Again, it’s a game for kids. I’ve had a lot of fun twisting it to my dark purposes for my adult convention game, but it really is a cute setting for kids.

Note: The game even comes with tables of story ideas, so young GMs can have some helpful ideas of where to take their game. What a great idea!

Character Creation – (5/5 Customization) (4/5 Ease)

Character creation is very simple, and the Quick-start guide in the back of the Laser Ponies book can easily take you through the process. It only takes about 5 minutes to roll up a character, and even less if you are an adult. It’s really simple. I do suggest that you help kids during character creation, simply to because the reading level of the directions might be a little high for the average 7-year-old… Sorry! Your kid is not average! I get it! They are the next Einstein… help them the first time through anyway.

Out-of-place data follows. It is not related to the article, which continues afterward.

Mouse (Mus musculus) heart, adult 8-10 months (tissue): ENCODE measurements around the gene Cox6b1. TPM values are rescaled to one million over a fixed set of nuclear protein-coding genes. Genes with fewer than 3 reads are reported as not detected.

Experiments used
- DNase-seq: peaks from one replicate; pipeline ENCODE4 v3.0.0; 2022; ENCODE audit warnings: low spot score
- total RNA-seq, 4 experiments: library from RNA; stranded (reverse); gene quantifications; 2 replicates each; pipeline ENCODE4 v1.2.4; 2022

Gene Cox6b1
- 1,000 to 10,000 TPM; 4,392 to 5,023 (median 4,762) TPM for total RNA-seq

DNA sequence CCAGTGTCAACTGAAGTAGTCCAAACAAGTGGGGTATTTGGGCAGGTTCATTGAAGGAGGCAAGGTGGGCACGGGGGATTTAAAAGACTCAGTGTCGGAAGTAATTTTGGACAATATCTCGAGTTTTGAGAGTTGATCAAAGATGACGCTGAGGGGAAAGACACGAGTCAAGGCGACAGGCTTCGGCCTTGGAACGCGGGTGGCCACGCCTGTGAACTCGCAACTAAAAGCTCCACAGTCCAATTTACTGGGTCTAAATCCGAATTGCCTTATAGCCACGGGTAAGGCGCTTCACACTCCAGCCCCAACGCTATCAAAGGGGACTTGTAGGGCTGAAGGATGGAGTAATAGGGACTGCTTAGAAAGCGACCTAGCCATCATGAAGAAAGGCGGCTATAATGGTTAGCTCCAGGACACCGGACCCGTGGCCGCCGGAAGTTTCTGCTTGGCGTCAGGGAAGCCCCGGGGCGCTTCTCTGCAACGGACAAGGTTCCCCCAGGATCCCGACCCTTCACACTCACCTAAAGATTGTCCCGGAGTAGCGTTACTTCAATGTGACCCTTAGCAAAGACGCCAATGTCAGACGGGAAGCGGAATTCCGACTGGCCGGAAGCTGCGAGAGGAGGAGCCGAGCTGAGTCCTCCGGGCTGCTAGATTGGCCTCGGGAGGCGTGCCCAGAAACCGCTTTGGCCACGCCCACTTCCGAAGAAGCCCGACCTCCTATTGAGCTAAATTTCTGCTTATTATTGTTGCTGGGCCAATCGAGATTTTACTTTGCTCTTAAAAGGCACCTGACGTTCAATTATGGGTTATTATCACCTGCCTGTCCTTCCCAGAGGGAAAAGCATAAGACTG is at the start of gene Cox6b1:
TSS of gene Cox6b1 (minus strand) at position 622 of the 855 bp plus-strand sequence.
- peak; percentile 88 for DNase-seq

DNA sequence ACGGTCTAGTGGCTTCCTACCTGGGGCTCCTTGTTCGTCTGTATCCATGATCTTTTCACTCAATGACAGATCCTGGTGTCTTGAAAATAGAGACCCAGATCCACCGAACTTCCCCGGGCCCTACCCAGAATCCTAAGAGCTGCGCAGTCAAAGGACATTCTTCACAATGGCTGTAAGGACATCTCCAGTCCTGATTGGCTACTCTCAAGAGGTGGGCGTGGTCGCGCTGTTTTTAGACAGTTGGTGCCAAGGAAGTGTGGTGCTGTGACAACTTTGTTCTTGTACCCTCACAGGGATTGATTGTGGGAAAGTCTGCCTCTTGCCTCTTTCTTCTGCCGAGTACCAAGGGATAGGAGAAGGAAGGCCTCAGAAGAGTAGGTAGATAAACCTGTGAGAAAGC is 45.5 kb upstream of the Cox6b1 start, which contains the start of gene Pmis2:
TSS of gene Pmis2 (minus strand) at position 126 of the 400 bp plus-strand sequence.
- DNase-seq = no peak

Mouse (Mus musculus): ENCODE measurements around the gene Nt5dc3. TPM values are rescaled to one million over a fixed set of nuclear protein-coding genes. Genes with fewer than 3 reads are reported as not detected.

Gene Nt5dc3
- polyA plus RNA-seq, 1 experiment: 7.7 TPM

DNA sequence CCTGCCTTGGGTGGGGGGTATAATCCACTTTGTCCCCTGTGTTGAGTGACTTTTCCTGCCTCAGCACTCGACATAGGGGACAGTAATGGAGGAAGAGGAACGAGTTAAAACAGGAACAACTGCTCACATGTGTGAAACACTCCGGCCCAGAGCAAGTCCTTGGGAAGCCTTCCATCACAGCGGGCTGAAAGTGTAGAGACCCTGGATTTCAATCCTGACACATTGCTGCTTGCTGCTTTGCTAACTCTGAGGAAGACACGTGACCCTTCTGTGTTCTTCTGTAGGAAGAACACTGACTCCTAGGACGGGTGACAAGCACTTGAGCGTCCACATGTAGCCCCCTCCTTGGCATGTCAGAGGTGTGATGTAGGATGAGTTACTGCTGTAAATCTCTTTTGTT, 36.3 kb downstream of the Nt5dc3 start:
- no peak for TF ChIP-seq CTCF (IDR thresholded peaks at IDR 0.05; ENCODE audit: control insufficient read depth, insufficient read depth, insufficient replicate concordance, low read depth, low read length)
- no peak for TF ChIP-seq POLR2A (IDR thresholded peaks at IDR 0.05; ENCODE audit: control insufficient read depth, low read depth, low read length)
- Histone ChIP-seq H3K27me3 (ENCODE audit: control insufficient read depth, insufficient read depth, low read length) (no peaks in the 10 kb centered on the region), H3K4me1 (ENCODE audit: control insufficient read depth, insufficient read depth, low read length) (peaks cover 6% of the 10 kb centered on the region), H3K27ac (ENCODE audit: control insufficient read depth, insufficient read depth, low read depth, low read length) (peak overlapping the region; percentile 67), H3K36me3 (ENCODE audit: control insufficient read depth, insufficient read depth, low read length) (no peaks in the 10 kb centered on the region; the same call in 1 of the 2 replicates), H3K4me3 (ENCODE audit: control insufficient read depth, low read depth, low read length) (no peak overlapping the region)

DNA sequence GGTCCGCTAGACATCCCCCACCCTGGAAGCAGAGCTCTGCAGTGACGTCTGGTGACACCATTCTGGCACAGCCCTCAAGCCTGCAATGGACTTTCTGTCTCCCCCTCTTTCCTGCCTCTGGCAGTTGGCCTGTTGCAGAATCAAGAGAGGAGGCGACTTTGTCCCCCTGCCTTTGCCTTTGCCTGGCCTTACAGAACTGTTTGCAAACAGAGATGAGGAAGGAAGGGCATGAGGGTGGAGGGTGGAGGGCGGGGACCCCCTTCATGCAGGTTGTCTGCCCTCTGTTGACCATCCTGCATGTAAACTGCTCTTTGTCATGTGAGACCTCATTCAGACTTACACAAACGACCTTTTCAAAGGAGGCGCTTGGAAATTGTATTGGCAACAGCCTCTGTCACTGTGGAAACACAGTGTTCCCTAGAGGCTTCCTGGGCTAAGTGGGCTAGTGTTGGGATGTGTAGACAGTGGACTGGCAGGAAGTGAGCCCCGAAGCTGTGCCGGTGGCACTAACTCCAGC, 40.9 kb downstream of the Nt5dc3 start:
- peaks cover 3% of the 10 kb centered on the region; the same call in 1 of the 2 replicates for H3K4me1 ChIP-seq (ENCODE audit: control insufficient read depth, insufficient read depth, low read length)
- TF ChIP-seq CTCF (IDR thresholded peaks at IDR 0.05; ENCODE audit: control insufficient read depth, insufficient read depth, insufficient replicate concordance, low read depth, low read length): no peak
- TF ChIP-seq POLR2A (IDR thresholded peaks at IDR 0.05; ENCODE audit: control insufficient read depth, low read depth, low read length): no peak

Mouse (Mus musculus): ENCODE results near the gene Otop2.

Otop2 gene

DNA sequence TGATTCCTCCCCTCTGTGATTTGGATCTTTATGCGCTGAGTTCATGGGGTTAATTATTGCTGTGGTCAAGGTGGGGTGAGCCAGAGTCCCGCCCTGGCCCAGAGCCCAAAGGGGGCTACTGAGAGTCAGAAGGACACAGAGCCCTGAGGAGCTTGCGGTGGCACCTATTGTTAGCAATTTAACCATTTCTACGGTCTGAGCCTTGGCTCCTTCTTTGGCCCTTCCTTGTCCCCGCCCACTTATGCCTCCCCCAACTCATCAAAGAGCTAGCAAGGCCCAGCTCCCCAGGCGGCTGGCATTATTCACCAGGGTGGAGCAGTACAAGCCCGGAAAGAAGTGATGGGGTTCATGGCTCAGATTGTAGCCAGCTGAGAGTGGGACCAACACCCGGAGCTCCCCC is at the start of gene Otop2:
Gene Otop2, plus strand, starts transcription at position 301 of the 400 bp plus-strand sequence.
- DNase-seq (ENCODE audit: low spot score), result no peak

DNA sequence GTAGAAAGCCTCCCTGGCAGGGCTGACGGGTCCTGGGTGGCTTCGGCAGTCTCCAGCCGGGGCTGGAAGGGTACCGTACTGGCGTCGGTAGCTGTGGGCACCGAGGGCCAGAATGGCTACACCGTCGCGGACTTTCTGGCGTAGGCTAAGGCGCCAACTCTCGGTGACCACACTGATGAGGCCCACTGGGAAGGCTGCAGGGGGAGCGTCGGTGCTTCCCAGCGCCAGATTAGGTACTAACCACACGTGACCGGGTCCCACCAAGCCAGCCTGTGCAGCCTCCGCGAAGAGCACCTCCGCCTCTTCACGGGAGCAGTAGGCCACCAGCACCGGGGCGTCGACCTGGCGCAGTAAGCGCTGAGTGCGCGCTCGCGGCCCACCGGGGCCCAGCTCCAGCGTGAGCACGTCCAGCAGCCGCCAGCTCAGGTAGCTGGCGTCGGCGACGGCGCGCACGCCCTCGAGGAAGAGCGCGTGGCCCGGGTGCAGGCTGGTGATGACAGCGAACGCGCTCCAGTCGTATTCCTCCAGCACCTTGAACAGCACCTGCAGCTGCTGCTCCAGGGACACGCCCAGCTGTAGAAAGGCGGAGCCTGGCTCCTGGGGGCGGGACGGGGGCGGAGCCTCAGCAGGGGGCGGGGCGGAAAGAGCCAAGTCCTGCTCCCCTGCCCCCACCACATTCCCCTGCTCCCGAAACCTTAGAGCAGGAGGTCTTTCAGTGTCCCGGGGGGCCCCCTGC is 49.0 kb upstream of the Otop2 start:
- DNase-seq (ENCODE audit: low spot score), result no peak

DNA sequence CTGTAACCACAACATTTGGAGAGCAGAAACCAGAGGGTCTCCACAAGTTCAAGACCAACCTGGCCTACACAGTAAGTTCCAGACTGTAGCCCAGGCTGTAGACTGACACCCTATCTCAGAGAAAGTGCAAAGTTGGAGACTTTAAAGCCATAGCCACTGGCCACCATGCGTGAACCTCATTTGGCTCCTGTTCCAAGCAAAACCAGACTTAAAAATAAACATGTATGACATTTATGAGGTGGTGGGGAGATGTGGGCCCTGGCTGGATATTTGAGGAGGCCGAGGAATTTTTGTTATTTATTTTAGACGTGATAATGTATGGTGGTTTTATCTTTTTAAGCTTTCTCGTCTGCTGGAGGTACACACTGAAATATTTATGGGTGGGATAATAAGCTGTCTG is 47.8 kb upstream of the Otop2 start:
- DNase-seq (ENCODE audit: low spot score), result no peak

F34R M3!

There is a high level of customization available in this game through the use of “gimmicks”. You can give your pony any perks you want, magical or mundane. The book gives amazing speed, invisibility, prophetic dreams, lucky, and many other examples of good gimmicks. The higher your gimmick level, the more likely that you will succeed in your roll. However, your gimmick level is equal to your weakness level. Weaknesses have to be something that majorly impacts the character, such as bad aim, unpopular, phobias, smelly, etc. Your pony might have incredible powers, but they are no good to him/her if nobody will get within 100 yards of them because they have a habit of sleeping in their own manure. The more powerful the gimmick, the more powerful the weakness.

These gimmicks and weaknesses are approved by the GM to insure they aren’t going to ruin the adventure. It’s really fun coming up with ideas for these and I can picture kids having a blast during the character creation phase. Plus, you get to name and design your pony!!! Mine may or may not have been named Sugar Cube and had little Pegasus wings…

Combat – (5/5 Speed) (4/5 Ease) (5/5 Fun)